Jimmy John's boycott: CEO's elephant hunting photo leads to new wave of social media outrage


Social media users are calling for a boycott of Jimmy John's after controversial photos of the fast-food sandwich chain's CEO resurfaced online Friday.

Jimmy John Liautaud, who founded the company and currently serves as its chairman, has previously been criticized by animal rights groups for his love of big game hunting. Photos of Liautaud posing with dead "trophy" animals first emerged on the internet in 2011, according to Snopes.

But Friday, responses to a Tweet posted in April — which included a photo of the CEO giving a thumbs up while sitting on top of a dead elephant — began trending on Twitter.

Quickly, the hashtag #BoycottJimmyJohns began trending, with more than 77,000 people tweeting about the topic as of Friday afternoon.

Liautaud has been hunting animals such as rhinos, elephants, lynxes and zebras since at least 2002, according to Snopes. There's no evidence that any of these hunts were illegal, however. Big game hunting has often been a source of controversy due to its inclusion of potentially endangered animals, including some species of elephants and rhinos.

It's unclear why the photos of Liautaud resurfaced when they did, but the proposed boycott comes as numerous executives have been criticized for their support of various political causes. For example, many customers called for a boycott of fitness chains Equinox and Soul Cycle after it was revealed that Stephen Ross, who had invested in both brands, was hosting a fundraiser for President Trump.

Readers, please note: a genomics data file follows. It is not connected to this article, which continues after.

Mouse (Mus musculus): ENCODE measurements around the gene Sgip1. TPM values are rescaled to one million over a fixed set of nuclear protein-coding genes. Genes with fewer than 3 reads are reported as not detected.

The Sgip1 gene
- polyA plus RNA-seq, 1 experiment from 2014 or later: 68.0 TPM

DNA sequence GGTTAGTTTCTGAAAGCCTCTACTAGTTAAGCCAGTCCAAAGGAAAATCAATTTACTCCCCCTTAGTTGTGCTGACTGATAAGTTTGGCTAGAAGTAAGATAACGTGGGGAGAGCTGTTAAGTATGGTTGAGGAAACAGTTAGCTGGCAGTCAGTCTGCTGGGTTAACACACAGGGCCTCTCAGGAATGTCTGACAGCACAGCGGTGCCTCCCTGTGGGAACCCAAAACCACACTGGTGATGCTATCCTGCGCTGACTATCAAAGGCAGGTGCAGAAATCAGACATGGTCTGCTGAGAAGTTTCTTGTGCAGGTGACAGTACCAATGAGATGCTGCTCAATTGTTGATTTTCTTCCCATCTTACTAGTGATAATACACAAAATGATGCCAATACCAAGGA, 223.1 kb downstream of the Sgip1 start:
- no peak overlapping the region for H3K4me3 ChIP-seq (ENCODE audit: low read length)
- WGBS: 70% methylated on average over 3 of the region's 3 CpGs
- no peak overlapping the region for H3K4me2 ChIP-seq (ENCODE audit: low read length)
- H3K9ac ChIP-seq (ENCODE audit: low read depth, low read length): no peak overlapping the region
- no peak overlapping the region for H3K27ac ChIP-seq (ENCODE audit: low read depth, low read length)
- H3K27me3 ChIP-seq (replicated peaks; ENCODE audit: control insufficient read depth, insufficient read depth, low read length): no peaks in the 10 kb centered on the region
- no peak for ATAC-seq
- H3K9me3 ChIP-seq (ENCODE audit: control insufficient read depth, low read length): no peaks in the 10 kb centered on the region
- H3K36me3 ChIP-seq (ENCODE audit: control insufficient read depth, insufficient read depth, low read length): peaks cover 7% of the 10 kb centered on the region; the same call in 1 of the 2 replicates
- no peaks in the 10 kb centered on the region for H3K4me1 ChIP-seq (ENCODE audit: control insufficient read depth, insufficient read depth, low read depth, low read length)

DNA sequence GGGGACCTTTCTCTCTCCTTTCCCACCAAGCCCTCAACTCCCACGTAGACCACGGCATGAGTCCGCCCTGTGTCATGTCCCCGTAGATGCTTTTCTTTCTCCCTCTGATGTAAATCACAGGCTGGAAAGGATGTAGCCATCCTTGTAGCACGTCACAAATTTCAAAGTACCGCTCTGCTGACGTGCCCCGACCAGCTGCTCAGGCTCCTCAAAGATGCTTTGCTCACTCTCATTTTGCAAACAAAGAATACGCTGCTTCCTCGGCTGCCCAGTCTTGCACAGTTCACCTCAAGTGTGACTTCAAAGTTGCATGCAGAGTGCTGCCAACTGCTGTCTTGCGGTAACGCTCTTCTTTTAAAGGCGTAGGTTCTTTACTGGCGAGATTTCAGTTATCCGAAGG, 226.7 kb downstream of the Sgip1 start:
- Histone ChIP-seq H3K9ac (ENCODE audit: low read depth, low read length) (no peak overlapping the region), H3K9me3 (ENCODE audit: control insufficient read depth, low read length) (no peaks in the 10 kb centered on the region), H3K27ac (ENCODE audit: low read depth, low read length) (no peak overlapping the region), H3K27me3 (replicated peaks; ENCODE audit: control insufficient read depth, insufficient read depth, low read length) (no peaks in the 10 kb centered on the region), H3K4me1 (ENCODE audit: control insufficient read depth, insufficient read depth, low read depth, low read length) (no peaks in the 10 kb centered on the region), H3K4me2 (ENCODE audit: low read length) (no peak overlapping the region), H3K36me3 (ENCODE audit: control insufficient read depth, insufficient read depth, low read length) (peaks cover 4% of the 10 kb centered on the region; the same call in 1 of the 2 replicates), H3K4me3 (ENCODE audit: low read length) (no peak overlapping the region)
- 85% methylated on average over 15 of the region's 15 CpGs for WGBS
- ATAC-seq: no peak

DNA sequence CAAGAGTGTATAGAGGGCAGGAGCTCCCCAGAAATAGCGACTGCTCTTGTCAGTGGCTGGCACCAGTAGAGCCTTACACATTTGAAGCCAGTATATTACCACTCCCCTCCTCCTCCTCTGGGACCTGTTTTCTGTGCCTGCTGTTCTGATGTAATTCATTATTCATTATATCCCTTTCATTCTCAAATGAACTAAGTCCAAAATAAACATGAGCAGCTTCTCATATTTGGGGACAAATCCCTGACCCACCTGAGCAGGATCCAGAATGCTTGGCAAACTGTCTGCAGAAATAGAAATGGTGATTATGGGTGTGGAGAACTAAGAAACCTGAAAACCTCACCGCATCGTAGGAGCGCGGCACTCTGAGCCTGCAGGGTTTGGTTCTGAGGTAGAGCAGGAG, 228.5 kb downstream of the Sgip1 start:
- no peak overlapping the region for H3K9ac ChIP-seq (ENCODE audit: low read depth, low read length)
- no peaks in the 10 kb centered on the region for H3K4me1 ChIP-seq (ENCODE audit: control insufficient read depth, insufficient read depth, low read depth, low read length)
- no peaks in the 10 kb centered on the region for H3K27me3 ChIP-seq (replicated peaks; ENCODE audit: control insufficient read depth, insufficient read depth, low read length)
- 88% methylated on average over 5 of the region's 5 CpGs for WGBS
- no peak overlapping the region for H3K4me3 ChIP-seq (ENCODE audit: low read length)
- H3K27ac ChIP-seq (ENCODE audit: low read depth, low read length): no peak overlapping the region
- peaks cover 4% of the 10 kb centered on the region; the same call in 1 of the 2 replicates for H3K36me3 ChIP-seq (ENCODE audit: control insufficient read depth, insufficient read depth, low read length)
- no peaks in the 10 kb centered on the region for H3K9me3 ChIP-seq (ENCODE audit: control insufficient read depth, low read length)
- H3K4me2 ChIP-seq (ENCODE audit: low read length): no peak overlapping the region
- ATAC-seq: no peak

And this isn't the first time corporate boycotts have hit the fast-food world, either. Plenty of restaurants have been the targets of similar efforts — whether it's Chik-fil-A's support of anti-LGBTQ groups or the number of chains that have donated money to President Trump's reelection campaign.

There's been a great deal of debate about whether these sort of corporate boycotts are effective, and those looking to hurt Jimmy John's face an uphill battle: The restaurant chain now has more than 2,800 locations and more than $2 billion in revenue. Still, there's no denying the outrage many are feeling over Liautaud's hobby.